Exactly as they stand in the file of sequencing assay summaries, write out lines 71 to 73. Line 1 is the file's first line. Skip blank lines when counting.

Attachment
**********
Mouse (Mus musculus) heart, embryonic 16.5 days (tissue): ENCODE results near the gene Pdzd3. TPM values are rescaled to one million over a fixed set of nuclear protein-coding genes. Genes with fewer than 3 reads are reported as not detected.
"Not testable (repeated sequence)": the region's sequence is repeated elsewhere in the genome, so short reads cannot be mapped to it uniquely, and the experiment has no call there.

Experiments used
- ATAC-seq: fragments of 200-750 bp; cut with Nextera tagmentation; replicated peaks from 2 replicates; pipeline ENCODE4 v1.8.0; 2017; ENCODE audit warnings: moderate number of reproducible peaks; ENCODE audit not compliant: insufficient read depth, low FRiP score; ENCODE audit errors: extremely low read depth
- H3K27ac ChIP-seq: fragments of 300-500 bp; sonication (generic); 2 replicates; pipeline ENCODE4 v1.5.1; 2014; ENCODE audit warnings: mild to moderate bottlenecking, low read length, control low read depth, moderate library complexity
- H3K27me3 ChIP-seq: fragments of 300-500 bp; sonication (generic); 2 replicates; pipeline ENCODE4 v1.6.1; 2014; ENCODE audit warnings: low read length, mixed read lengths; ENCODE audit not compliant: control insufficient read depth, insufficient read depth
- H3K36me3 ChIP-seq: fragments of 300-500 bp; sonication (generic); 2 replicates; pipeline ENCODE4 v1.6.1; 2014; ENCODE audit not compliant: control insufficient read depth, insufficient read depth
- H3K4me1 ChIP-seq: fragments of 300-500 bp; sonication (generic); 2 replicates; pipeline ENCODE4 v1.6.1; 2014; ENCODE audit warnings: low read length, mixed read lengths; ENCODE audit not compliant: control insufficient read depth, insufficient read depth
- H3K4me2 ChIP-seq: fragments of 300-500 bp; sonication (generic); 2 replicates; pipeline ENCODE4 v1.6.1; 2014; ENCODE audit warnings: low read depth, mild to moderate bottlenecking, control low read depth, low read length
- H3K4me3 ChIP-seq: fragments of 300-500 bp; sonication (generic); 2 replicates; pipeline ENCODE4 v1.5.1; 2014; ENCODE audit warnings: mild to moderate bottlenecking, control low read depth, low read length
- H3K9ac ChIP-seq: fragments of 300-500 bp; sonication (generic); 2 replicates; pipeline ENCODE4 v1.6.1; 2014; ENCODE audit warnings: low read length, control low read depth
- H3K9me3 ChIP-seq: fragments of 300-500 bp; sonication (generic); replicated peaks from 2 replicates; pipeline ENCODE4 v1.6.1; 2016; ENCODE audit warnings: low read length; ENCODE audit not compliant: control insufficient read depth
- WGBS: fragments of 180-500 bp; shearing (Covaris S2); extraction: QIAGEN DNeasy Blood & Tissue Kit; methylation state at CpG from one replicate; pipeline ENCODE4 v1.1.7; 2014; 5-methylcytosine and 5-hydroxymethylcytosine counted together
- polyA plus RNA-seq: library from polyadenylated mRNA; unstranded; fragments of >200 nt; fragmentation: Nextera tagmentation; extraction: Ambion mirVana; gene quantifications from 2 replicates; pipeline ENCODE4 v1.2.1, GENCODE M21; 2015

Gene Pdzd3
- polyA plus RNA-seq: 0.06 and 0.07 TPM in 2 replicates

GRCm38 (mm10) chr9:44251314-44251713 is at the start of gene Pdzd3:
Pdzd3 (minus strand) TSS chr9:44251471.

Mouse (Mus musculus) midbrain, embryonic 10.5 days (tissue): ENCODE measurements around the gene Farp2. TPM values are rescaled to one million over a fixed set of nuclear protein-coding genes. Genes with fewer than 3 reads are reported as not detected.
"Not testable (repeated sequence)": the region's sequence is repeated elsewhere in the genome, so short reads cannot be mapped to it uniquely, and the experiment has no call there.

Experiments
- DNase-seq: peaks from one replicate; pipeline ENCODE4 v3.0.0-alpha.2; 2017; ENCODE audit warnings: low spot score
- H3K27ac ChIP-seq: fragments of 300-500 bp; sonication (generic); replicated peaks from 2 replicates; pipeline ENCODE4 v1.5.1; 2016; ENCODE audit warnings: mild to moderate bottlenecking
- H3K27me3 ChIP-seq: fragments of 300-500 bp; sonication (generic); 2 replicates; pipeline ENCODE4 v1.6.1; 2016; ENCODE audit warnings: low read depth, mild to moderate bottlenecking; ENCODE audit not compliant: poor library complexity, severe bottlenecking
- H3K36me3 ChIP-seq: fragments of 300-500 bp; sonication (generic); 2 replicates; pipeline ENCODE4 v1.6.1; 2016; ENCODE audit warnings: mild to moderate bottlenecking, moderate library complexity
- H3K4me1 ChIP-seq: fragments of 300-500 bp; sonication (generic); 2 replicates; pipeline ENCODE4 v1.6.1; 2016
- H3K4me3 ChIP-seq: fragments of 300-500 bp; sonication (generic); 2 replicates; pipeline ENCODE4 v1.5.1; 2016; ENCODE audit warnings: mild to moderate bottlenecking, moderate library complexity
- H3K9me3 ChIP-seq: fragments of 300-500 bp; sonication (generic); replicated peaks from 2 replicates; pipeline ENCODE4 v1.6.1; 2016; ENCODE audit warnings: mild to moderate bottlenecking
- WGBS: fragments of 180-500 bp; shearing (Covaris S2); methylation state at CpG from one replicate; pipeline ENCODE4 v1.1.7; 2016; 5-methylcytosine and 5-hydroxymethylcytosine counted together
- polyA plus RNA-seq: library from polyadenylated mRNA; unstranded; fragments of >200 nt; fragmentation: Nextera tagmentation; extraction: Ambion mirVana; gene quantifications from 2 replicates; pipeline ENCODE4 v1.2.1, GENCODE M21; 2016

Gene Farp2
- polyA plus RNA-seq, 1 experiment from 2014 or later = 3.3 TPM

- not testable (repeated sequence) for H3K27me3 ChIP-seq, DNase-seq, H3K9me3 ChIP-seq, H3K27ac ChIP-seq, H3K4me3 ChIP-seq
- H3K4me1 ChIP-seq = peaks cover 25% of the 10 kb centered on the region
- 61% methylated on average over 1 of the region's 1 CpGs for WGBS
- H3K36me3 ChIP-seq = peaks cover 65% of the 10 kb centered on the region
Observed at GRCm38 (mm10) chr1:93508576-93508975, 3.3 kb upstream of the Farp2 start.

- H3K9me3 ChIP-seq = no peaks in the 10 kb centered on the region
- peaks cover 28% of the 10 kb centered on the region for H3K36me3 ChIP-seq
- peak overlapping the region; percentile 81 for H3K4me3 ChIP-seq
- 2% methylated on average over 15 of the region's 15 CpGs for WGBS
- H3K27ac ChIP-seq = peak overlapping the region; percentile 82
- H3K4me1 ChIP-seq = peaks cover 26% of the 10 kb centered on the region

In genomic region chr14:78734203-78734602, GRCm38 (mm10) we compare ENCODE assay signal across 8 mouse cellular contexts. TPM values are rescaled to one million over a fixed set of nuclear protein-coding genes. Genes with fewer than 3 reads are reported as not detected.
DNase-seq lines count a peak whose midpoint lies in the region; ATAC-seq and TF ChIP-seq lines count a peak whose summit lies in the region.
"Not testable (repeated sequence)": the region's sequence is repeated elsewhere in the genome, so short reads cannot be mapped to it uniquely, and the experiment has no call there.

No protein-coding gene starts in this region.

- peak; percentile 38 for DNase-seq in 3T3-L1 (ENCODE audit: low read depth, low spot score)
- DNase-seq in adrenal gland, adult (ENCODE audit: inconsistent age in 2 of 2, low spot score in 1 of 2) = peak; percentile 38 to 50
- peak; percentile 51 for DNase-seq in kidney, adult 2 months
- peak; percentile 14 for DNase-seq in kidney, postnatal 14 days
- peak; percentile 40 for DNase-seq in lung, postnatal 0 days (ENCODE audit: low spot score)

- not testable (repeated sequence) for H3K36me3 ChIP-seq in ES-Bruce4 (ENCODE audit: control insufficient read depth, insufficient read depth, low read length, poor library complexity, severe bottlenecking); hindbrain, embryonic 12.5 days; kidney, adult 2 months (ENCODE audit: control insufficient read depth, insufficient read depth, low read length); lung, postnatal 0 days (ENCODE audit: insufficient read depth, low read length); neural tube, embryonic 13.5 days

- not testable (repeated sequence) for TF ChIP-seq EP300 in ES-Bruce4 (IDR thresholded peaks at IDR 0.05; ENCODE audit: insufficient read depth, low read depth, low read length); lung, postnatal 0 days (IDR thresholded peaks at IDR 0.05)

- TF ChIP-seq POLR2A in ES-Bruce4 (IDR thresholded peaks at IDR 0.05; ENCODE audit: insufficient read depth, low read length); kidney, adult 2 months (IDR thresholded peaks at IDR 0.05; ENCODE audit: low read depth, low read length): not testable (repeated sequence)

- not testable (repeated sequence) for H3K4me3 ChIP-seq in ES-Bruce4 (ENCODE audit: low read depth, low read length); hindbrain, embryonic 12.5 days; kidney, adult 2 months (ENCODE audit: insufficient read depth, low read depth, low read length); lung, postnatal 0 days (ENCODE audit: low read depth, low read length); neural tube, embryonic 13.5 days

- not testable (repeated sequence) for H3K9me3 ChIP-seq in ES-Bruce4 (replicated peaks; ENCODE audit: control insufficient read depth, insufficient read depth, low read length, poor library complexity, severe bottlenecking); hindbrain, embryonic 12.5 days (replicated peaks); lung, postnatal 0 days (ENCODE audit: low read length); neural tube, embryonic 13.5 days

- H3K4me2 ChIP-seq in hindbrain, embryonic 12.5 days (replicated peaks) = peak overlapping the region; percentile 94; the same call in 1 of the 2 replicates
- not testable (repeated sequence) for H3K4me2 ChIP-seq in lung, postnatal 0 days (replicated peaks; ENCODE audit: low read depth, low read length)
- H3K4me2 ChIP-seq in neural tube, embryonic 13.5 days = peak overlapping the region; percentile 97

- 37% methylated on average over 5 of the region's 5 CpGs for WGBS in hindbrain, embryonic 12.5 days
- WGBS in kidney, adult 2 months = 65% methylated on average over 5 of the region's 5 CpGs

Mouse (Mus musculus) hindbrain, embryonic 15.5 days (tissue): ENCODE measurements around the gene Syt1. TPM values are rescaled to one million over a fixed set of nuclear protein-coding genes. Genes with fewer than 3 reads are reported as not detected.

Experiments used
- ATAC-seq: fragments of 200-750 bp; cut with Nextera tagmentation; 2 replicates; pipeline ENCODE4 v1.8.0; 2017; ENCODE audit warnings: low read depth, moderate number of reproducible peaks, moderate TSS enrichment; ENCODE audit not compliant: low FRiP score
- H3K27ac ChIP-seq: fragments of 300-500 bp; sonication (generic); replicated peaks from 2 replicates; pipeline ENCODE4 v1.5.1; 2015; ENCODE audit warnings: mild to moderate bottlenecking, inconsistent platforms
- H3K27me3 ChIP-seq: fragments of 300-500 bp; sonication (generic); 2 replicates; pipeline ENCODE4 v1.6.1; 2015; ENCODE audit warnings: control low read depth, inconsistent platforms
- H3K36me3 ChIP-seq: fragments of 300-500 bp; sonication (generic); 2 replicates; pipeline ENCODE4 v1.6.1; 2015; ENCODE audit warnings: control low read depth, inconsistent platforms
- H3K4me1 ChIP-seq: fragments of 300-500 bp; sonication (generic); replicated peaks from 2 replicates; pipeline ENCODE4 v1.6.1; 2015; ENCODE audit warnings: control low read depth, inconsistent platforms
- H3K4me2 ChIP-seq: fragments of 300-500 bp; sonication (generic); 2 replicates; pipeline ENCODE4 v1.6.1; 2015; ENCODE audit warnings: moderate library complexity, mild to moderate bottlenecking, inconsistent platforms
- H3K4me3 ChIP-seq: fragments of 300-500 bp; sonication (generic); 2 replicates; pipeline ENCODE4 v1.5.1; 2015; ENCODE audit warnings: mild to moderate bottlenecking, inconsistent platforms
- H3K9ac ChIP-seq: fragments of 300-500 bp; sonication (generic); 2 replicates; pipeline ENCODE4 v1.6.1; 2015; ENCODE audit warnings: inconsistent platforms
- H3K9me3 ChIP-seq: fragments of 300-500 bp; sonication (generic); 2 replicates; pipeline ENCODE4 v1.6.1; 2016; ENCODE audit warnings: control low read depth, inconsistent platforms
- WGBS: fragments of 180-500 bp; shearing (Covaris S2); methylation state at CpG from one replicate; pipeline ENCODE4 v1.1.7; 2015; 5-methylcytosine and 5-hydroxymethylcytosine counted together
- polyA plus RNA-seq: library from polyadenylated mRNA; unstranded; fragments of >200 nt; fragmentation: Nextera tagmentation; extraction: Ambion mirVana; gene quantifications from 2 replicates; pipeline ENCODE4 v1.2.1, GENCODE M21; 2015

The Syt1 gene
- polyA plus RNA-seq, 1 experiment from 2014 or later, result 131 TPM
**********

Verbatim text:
- H3K4me3 ChIP-seq: fragments of 300-500 bp; sonication (generic); 2 replicates; pipeline ENCODE4 v1.5.1; 2015; ENCODE audit warnings: mild to moderate bottlenecking, inconsistent platforms
- H3K9ac ChIP-seq: fragments of 300-500 bp; sonication (generic); 2 replicates; pipeline ENCODE4 v1.6.1; 2015; ENCODE audit warnings: inconsistent platforms
- H3K9me3 ChIP-seq: fragments of 300-500 bp; sonication (generic); 2 replicates; pipeline ENCODE4 v1.6.1; 2016; ENCODE audit warnings: control low read depth, inconsistent platforms